On a rain-soaked evening in Hampshire, Basingstoke's Anvil provided welcome comfort in the form of the Bournemouth Symphony Orchestra. The BSO is a busy professional touring outfit that enjoys high popularity in the South West of England - from Exeter to Bristol to its Poole base (don't worry, Poole is just round the corner from Bournemouth, lest you think the orchestra had abandoned its original home). Its well-reputed Ukranian conductor Kirill Karabits has the ability to breathe new life into old material, and also enjoys a successful career as an opera conductor.

Andreas Ottensamer © Anatol Kotte | Mercury Classics/DG
Andreas Ottensamer
© Anatol Kotte | Mercury Classics/DG

The BSO is not known for contemporary repertoire, but offers competent, energised renditions of various better-known composers, in recent years including in-depth explorations of the Russian canon. Tonight's concert – mid way through a 2014/15 series covering "great symphonies" – was one of those competent, easily swallowed performances. The title "Heavenly Adagio" referred to the Adagio sections of the two works on the programme, one a concerto, one a symphony. Mozart's Clarinet Concerto in A major exudes context. Written in 1791, the busy final year of the composer's life, it has many hallmarks of his style; memorable melodies and operatic traits (he wrote two operas that year). There's joy, wistfulness and laughter in perfect balance, quite something considering Mozart life was certainly not in perfect balance.

The concerto featured clarinettist Andreas Ottensamer who, while still only in his mid twenties, also holds a principal position with the Berliner Philharmoniker. Ottensamer was a bold and characterful presence on stage, even when he wasn't playing. However – and I'm not sure whether this was intentional – it was initially hard to separate the sound of soloist from the orchestra; they blended almost too well and the clarinet often sounded a little underpowered. But Ottensamer grew into his performance to deliver the well-known themes with confidence, while the orchestral playing was well-balanced and dynamically interesting. It just about avoided tipping over into indulgence in the beautiful Adagio movement, as a relaxed-looking Karabits coaxed the orchestra along and the soloist clearly enjoyed his melody. The third and final movement was the most engaging; the score seems to suddenly stop taking itself seriously and the opera buffa style tunes were given just enough personality. Injections of enthusiasm from the wind section put some wit into the performance. This was a competent, enjoyable interpretation which offered little to challenge, but was very well received by a sizeable audience.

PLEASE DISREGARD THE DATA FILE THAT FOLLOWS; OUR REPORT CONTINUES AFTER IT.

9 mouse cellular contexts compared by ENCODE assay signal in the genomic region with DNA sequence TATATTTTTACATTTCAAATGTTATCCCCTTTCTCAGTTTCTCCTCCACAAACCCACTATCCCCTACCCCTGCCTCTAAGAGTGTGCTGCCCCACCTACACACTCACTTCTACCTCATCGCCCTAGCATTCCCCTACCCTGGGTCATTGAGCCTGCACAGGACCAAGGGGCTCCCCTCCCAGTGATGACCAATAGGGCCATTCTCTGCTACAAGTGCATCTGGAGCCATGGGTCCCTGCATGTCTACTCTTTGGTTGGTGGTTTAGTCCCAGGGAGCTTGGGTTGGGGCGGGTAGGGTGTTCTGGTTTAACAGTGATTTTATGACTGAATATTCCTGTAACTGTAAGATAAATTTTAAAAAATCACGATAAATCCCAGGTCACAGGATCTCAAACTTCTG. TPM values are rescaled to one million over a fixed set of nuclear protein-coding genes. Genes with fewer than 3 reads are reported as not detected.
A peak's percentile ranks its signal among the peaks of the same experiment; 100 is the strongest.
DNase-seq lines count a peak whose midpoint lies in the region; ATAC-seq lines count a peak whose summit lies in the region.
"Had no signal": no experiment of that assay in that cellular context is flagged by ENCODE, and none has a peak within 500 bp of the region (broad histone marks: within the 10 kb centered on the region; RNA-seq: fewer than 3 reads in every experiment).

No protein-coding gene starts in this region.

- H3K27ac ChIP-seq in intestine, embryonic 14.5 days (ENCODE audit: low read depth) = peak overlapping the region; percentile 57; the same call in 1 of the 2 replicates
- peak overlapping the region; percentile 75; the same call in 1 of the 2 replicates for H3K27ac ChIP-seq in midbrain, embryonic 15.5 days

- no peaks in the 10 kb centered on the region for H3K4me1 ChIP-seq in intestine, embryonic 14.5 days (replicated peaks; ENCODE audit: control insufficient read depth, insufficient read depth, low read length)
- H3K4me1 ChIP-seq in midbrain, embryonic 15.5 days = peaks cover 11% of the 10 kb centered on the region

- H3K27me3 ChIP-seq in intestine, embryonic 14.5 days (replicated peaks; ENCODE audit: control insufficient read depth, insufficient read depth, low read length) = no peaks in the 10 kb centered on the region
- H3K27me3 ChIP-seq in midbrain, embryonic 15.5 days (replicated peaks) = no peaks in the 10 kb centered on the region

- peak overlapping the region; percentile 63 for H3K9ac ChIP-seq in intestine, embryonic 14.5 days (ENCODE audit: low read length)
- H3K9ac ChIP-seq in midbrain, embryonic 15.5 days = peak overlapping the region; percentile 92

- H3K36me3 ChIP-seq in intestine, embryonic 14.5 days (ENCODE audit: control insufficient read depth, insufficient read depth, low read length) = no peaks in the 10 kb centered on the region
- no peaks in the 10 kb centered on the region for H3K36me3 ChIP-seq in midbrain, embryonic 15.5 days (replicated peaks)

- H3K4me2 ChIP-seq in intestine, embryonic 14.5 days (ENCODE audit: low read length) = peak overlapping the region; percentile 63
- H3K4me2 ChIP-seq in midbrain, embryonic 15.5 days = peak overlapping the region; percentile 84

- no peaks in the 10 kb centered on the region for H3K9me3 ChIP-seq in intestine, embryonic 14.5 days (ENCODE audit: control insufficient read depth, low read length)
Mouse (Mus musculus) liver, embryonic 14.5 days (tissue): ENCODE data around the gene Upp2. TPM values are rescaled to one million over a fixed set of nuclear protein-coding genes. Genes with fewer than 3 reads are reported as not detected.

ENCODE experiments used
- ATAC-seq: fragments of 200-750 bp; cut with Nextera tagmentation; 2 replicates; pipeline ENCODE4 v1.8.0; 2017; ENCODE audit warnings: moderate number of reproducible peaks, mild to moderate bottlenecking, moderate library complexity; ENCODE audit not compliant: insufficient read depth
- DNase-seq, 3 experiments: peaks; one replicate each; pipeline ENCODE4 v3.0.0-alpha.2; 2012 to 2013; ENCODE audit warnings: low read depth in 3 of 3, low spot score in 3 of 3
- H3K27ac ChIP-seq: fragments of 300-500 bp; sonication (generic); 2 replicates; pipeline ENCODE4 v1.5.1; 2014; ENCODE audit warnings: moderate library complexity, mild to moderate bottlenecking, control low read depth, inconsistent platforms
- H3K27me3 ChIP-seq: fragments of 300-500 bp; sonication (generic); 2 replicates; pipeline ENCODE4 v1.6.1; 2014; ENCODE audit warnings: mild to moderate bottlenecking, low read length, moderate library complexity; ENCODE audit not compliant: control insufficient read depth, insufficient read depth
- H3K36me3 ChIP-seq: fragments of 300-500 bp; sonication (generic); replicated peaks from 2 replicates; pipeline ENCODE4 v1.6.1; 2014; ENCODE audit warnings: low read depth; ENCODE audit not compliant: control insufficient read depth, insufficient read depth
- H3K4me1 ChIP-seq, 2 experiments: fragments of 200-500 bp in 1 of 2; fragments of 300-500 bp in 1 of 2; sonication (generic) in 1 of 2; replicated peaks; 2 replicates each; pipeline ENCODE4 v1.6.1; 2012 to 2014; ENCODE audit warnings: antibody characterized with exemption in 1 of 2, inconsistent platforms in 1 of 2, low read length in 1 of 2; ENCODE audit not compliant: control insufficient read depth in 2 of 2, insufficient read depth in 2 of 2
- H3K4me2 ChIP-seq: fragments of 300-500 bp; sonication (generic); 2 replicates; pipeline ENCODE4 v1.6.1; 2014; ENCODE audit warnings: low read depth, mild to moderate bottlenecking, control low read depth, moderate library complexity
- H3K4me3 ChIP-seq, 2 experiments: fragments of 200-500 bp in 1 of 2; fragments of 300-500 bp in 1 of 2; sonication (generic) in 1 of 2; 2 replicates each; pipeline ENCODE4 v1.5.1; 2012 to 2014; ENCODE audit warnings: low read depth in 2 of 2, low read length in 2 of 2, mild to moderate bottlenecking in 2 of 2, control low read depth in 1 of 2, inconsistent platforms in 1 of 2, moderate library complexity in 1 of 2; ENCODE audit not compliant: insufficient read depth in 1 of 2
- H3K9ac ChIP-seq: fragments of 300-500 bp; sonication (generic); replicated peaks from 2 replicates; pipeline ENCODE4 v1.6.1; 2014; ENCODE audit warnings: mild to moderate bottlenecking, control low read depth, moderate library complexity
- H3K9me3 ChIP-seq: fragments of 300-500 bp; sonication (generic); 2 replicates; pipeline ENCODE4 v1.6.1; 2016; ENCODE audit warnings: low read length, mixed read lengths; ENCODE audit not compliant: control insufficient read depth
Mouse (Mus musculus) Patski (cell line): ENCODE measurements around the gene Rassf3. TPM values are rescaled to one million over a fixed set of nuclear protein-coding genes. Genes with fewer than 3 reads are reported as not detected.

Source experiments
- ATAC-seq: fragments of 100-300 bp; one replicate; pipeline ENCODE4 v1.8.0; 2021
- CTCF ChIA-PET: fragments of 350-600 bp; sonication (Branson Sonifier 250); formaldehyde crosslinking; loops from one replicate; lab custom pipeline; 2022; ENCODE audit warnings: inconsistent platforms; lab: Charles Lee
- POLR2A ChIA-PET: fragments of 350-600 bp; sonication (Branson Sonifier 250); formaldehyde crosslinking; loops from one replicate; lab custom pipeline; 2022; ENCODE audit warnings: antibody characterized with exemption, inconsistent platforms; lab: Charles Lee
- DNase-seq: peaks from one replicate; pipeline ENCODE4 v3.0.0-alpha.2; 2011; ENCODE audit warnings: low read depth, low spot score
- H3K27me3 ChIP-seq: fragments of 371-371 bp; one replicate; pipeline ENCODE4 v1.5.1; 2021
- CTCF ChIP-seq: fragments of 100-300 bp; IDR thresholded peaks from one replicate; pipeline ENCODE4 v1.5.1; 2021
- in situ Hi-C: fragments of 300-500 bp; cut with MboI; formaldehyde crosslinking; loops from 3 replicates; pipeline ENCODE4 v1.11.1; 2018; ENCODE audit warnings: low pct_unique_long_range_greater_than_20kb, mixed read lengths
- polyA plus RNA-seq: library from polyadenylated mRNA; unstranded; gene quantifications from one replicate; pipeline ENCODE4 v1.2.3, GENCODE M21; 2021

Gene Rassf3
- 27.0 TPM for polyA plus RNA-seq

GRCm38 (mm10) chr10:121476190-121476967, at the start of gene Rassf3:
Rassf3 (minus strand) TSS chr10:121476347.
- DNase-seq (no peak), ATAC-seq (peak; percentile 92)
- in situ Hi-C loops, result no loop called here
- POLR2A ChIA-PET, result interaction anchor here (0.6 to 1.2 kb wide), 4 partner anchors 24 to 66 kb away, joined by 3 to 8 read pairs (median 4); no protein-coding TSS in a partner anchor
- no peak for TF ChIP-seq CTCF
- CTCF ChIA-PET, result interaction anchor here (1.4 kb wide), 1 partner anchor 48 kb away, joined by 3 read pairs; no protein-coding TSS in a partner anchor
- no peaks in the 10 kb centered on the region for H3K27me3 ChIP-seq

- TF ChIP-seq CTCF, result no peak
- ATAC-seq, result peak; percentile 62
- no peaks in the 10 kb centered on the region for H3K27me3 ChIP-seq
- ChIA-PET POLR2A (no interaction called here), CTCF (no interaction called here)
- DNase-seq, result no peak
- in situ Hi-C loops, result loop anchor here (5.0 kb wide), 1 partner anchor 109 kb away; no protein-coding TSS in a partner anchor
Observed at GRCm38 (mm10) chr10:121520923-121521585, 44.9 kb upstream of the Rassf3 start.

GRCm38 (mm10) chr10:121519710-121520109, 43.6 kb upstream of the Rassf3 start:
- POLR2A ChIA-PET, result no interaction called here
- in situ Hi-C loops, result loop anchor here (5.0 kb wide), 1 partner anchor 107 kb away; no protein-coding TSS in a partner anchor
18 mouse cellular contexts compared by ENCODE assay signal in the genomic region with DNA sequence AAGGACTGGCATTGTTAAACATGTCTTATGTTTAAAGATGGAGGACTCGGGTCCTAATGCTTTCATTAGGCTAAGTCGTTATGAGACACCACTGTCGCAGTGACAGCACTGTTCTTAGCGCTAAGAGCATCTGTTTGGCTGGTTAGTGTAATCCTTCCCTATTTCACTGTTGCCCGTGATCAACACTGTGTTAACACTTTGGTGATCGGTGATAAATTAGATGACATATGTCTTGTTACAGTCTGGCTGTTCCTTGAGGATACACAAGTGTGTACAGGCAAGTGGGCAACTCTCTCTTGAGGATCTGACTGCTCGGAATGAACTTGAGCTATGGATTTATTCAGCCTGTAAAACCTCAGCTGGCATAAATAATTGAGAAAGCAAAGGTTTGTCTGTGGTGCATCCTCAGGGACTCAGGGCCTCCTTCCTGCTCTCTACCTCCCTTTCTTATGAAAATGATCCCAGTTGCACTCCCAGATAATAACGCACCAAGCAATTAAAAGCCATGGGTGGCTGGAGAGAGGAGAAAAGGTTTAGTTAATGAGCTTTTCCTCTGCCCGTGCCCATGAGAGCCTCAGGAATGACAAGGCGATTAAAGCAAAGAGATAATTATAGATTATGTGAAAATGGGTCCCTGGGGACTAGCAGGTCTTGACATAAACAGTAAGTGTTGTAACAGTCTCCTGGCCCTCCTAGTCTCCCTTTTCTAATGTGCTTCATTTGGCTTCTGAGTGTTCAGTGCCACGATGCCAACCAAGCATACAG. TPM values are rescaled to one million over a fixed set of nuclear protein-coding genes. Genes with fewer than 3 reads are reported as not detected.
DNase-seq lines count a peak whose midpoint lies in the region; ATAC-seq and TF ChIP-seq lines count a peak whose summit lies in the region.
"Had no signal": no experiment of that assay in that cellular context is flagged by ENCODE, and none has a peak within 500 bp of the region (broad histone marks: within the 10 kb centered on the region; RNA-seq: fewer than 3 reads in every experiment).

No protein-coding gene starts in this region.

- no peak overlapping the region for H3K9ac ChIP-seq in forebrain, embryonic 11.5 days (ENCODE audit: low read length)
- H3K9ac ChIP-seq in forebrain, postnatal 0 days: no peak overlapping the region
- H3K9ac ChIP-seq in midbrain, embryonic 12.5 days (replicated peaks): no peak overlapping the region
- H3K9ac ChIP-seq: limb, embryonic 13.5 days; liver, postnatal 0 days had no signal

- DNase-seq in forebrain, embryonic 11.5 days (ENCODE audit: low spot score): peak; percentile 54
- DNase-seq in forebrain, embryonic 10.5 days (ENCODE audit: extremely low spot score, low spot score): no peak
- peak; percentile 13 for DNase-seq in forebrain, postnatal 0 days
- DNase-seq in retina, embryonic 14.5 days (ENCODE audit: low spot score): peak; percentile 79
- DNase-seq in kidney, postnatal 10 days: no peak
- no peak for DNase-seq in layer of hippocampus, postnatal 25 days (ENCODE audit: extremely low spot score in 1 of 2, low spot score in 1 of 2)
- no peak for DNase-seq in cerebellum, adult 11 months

In contrast, Bruckner's Symphony no.7 in E major is an assertive, eventful work which seemed to appeal to Karabits' sense of drama. With little to link it to the Mozart apart from having a memorable Adagio, it dwarfed the former with its grand style. The work offered much in the way of contrasts and gave every section of the orchestra their turn to shine over the four and a half movements (the extra half being a distinctive Trio embedded within the third). The second Adagio movement was written when Bruckner was anticipating Wagner's death - he described it as funeral music for the German. It includes the biggest of the work's several ear-splitting climaxes, in this version complete with cymbal crash. Although the main three-note theme is repeated for what feels like too long, Karabits sustained it well, working up effective peaks of energy. The brass section did not hold back, belting out with crisp sonority when required.

The more delicate moments came across as a little exposed but it was the big climaxes which made an impression – that is in part attributable to the acoustic, which carries the full orchestral sound right to the back. Again speaking of Wagner, the finale to the opening Allegro moderato does have a distinctly Wagnerian ring to it. Perhaps Bruckner's mastery as an organist also drew him toward grand chords which simultaneously punch through and linger in the air. Whatever the influence, the resounding final statements were firm and triumphant tonight, fortified by strong brass and timpani. The swollen cello section deserves mention for gutsy, lyrical rendering of a theme early in the movement, achieving a strong sound. After the second movement, the Scherzo offered a juxtaposition of delicate motifs with dark, insistent rhythms. Karabits enhanced a sense of drama here which carried through to the finale, which introduces yet more melodic ideas and rhythmic interplay before coming to an inevitable loud final chord led by the brass. Again, this was enthusiastically received by the audience, although again, it was not a revelation. All in all, this was a solid performance by a consistent and flexible orchestra.